Bottom line on NCLH: There is probably long-term value in the shares right now, but there should be no rush to enter a position. Best to wait for the estimates to stop going down and start heading back toward zero from negative growth. The Zacks Rank will let you know.

Additional content:

3 Large-Cap Tech Stocks to Buy Despite Market Uncertainty

Stocks surged to start November after a rough last few weeks of October. The climb came despite the uncertainty of the election and what’s next on the virus front, as some parts of Europe and the U.S. roll out increased lockdown measures.

With this in mind, we are going to try to block out the noise of the election and the coronavirus and focus on what we do know. First, the earnings picture continues to improve for the third quarter, as strong results come in from some of the biggest names on Wall Street. And the fourth quarter outlook is also trending in the right direction, which helps show investors that the worst part of the pandemic-driven downturn is likely over.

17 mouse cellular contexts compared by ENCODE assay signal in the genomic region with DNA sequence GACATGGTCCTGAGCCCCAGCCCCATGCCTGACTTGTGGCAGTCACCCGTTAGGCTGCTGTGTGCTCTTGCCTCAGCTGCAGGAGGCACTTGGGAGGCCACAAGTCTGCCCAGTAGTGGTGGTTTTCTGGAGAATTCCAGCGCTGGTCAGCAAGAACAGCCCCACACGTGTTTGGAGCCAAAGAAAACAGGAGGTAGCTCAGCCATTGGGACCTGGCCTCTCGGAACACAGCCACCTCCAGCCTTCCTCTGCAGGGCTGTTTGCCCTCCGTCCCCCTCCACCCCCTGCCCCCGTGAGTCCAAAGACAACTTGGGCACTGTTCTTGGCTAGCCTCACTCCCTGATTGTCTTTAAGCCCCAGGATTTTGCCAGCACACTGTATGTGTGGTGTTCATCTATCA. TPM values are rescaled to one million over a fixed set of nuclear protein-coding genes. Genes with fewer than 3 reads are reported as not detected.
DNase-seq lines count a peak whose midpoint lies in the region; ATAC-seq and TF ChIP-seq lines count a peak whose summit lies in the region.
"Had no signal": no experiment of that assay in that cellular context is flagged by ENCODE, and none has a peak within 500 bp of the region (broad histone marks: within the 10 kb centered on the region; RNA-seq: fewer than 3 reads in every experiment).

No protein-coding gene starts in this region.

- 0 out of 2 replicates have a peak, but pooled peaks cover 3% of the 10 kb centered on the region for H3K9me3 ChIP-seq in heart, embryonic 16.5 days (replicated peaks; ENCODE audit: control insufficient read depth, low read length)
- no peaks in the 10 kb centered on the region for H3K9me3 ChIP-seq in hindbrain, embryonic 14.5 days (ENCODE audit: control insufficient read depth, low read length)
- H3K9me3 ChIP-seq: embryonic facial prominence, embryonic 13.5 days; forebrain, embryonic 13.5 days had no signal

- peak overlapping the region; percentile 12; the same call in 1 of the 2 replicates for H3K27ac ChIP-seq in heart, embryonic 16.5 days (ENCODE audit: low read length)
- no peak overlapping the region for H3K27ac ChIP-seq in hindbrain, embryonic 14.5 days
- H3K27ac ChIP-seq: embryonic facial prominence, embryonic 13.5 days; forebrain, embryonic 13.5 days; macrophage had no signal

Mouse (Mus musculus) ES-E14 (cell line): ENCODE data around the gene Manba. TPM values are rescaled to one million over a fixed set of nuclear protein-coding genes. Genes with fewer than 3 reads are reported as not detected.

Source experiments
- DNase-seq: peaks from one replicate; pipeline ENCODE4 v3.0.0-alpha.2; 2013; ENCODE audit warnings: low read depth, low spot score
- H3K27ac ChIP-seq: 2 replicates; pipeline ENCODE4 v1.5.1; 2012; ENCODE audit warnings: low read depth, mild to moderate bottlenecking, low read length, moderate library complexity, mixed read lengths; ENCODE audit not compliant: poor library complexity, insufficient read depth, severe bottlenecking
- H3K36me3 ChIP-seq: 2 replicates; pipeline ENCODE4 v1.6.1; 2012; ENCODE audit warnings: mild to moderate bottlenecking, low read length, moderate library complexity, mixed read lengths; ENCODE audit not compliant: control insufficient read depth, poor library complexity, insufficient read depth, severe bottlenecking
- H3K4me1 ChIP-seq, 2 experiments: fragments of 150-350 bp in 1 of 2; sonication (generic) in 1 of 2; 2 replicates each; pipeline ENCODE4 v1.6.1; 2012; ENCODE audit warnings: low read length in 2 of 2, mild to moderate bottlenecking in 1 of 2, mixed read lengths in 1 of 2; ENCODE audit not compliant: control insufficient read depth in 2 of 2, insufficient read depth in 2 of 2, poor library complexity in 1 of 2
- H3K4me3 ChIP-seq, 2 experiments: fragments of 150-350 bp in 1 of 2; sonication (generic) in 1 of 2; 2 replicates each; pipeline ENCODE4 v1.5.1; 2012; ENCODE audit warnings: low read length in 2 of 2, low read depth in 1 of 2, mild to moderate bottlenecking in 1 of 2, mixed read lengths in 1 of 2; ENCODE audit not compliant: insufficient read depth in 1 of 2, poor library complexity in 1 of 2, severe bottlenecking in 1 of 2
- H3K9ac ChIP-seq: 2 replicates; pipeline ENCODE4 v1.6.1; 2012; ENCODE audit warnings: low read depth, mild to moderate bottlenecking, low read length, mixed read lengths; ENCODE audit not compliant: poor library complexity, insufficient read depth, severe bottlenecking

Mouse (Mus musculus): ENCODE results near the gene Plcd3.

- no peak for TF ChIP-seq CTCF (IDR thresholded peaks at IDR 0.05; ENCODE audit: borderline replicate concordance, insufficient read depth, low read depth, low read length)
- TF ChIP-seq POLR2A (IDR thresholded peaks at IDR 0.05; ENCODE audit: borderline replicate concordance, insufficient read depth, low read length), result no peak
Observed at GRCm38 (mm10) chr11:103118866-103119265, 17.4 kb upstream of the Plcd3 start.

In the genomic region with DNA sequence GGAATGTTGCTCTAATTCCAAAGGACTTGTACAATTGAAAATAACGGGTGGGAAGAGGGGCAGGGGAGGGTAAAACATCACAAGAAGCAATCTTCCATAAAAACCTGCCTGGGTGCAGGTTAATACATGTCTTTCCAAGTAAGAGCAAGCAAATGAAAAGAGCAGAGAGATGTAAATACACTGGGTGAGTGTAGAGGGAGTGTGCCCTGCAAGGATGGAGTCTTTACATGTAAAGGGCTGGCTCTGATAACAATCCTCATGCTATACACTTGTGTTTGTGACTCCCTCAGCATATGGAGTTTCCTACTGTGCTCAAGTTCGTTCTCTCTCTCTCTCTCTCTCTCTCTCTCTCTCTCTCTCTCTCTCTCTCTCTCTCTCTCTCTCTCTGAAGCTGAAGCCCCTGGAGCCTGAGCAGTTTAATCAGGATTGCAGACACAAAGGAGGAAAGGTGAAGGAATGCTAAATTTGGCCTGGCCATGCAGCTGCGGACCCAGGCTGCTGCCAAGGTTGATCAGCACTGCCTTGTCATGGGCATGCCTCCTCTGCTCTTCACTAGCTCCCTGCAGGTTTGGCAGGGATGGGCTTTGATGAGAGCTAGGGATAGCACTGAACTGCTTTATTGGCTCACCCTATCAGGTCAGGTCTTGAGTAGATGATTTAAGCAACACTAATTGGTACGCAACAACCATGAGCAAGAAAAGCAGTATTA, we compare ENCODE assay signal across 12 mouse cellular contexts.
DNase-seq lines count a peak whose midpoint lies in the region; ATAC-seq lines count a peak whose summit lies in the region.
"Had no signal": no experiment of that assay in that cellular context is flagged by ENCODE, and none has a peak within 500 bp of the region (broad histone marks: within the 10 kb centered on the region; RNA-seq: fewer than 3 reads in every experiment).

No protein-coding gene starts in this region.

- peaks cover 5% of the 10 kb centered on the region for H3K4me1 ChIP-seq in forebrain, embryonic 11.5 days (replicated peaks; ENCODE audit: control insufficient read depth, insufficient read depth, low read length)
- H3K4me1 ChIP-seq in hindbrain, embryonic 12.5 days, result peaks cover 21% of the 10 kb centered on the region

The S&P 500 is projected to post strong overall earnings growth in fiscal 2021, and data last week showed that the economy grew at a record pace in Q3, up 7.4% over Q2, and at a 33.1% annual rate. Meanwhile, interest rates are likely to remain historically low through at least 2023, based on the Fed’s moves. All these factors help set up a bullish case for stocks.   

Clearly, the market could remain volatile in the near-term as Wall Street digests what happens in Washington and around the U.S. in terms of the Senate elections. Nonetheless, investors with a longer-term horizon might want to consider buying tech stocks that look poised to grow during the coronavirus economy and beyond…